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  • Modules of Stone Construction and the Building of Ritual and Social Traditions in Prehistoric Xinjiang (China) and Mongolia
  • Annie Chan (bio)


Organized clusters of stone structures are a stark and ubiquitous archaeological feature of the Inner Asian steppe. Diverse in form but rather homogenous in constructional concept, these built forms represent significant episodes of human activity, particularly in funerary and commemorative respects, from the beginning of the second millennium b.c.e. to late in the first millennium c.e. Interest in their distributional characteristics has stimulated a critical development in methods of spatial and statistical analysis tailored to the idiosyncrasies of prehistoric steppe landscapes, most notably through field studies of Bronze Age and Xiongnu sites in Mongolia (Allard and Erdenebaatar 2005; Brosseder and Miller 2011; Honeychurch et al. 2007; Houle 2010; Jacobson-Tepfer et al. 2010; Kovalev 2005), southern Siberia (Bourgeois et al. 2014; Kiryushin et al. 2015; Kiryushin et al. 2006; Plets et al. 2012; Tishkin and Gorbunova 2005), and, more recently, Xinjiang, China (Caspari; Chan and Cong, this issue).

Although such survey data have contributed to a more holistic view of longitudinal and spatial changes in the area (Caspari, this issue), scholars have rarely addressed data of a scope that traverses international boundaries. The difficulty of integrating cross-regional studies can be attributed to linguistic barriers and disparities in research approach among different long-established academic traditions, some of which are represented by the authors in this special section. Naturally, such barriers have hindered the circulation and publication of primary field data. Zhang and Festa’s well-referenced literature review ameliorates the problem by offering a rare background analysis useful for grasping the current modus operandi of archaeology in Xinjiang, especially for an English-speaking readership (also see Bennett 2012). Their article comprehensively outlines the key theories and methods of analysis underpinning the major discoveries and local research developments in Xinjiang archaeology from the 1950s through the 2000s. [End Page 330]

Paucity of excavation data is another important limitation, both because of the small number of excavations that have been carried out of, for example, Iron Age funerary-commemorative complexes in Mongolia (Tishkin, this issue) and Bronze Age settlement structures in Xinjiang (Caspari; Chan and Cong, this issue), and the scant availability of primary field data, which are often distributed only through local publications (see Zhang and Festa’s Table 1 list of primary excavation reports, this issue). Previous ventures have shown that the translation and transference of such latent scholarly materials onto international publishing platforms have the potential to advance our collective understanding of the status of research in various fields (e.g., Bemmann et al. 2009; Brosseder and Miller 2011).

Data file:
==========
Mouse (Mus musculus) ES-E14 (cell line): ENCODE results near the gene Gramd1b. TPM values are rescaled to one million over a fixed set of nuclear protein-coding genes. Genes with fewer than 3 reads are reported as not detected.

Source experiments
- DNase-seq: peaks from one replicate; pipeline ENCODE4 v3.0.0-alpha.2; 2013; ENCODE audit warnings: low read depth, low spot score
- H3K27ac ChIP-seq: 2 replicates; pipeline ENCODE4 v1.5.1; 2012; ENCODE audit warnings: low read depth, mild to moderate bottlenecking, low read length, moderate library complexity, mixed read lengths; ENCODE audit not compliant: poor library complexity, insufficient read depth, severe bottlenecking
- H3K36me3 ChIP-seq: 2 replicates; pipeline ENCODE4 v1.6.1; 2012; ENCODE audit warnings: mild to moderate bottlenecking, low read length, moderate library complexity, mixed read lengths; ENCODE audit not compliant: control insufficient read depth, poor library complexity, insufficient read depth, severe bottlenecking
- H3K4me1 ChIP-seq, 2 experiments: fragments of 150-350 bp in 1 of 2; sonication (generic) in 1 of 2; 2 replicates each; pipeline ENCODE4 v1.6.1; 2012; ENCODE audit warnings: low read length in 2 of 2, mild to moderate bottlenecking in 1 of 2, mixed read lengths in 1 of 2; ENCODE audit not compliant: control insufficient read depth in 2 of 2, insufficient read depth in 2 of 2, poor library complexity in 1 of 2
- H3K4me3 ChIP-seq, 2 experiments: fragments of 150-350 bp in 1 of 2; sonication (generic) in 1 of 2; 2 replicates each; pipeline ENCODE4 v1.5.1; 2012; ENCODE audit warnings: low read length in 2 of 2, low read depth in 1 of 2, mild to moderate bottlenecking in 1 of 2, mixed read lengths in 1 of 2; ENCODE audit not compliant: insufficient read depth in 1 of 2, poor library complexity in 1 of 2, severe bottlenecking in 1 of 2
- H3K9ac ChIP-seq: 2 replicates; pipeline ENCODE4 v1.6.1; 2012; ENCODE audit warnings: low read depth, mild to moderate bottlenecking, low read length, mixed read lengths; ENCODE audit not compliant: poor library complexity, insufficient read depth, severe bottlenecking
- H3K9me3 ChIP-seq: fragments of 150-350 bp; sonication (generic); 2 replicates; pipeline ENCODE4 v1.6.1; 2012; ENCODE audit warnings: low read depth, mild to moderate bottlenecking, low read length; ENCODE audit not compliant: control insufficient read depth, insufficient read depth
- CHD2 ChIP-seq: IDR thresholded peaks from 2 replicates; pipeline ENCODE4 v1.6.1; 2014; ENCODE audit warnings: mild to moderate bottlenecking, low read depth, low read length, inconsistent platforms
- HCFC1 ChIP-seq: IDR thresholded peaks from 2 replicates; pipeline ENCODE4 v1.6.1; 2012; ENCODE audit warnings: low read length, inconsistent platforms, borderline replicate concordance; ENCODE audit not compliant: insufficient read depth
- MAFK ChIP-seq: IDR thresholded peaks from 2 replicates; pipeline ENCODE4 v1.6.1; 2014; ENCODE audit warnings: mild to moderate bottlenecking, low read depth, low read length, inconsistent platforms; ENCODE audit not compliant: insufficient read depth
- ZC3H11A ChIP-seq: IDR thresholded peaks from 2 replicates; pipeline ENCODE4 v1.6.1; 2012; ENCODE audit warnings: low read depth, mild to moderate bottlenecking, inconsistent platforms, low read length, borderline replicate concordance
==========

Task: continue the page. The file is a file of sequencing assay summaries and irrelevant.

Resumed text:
The idea of compiling such studies originated in a post-conference discussion following the Seventh Society for East Asian Archaeology meeting in Boston, Massachusetts in 2016. With the exception of Zhang and Festa’s valuable later addition, the articles herein were developed from presentations given by the authors at a panel entitled “From the Tian Shan to the Altai: Recent advances in archaeological research.” In presenting a selected body of primary field research conducted by Russian and Chinese teams in western Mongolia and Xinjiang on remains of ancient stonework, this special section aims to take a step toward building the representation of non-Western scholarship in more internationally accessible venues of publication, particularly those concerned with the archaeology of Inner Asia. The articles detail findings from field surveys and excavations as well as secondary literature that has hitherto largely been absent from the English language literature. This special section thus showcases the extent and value of a corpus of material that has yet to be assimilated into mainstream discourse.

The areas of study encompass several important geographical nuclei of archaeological sites, including the western peripheries of Dzungaria and the Chinese Tian Shan and, further east, the regions of the Chinese and Mongolian Altai. Three articles report on field expeditions in Xinjiang (Caspari; Chan and Cong; Zhang and Festa) and one in Mongolia (Tishkin). The authors address findings spanning a period from the middle of the Bronze Age to the Iron Age (covering the second through first millennia b.c.e.), with a focus...


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